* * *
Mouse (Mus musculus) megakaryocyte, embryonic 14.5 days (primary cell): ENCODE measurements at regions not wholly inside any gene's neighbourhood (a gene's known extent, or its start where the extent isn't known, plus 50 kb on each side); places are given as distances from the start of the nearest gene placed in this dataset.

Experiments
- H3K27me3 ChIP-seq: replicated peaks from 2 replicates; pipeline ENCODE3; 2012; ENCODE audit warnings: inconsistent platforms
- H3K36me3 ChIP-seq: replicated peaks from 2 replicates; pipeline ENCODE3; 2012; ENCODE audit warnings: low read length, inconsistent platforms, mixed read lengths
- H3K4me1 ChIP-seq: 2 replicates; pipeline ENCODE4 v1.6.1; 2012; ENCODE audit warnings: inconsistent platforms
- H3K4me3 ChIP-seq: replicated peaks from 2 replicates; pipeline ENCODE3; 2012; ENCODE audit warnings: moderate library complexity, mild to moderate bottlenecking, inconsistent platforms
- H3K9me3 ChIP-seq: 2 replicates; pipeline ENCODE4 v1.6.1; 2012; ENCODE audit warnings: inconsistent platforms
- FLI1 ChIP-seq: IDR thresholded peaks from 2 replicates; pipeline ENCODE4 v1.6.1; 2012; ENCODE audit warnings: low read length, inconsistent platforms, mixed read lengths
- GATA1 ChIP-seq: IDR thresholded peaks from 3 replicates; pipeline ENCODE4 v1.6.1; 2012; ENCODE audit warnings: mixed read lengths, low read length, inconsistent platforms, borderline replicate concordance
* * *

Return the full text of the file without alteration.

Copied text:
Mouse (Mus musculus) megakaryocyte, embryonic 14.5 days (primary cell): ENCODE measurements at regions not wholly inside any gene's neighbourhood (a gene's known extent, or its start where the extent isn't known, plus 50 kb on each side); places are given as distances from the start of the nearest gene placed in this dataset.

Experiments
- H3K27me3 ChIP-seq: replicated peaks from 2 replicates; pipeline ENCODE3; 2012; ENCODE audit warnings: inconsistent platforms
- H3K36me3 ChIP-seq: replicated peaks from 2 replicates; pipeline ENCODE3; 2012; ENCODE audit warnings: low read length, inconsistent platforms, mixed read lengths
- H3K4me1 ChIP-seq: 2 replicates; pipeline ENCODE4 v1.6.1; 2012; ENCODE audit warnings: inconsistent platforms
- H3K4me3 ChIP-seq: replicated peaks from 2 replicates; pipeline ENCODE3; 2012; ENCODE audit warnings: moderate library complexity, mild to moderate bottlenecking, inconsistent platforms
- H3K9me3 ChIP-seq: 2 replicates; pipeline ENCODE4 v1.6.1; 2012; ENCODE audit warnings: inconsistent platforms
- FLI1 ChIP-seq: IDR thresholded peaks from 2 replicates; pipeline ENCODE4 v1.6.1; 2012; ENCODE audit warnings: low read length, inconsistent platforms, mixed read lengths
- GATA1 ChIP-seq: IDR thresholded peaks from 3 replicates; pipeline ENCODE4 v1.6.1; 2012; ENCODE audit warnings: mixed read lengths, low read length, inconsistent platforms, borderline replicate concordance